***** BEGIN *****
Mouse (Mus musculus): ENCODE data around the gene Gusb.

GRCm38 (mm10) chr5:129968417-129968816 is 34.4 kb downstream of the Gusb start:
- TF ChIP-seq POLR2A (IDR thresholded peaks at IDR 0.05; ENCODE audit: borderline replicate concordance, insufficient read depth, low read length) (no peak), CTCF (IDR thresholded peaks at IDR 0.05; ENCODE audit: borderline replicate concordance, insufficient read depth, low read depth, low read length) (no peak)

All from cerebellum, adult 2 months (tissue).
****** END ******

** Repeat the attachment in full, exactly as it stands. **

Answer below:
Mouse (Mus musculus): ENCODE data around the gene Gusb.

GRCm38 (mm10) chr5:129968417-129968816 is 34.4 kb downstream of the Gusb start:
- TF ChIP-seq POLR2A (IDR thresholded peaks at IDR 0.05; ENCODE audit: borderline replicate concordance, insufficient read depth, low read length) (no peak), CTCF (IDR thresholded peaks at IDR 0.05; ENCODE audit: borderline replicate concordance, insufficient read depth, low read depth, low read length) (no peak)

All from cerebellum, adult 2 months (tissue).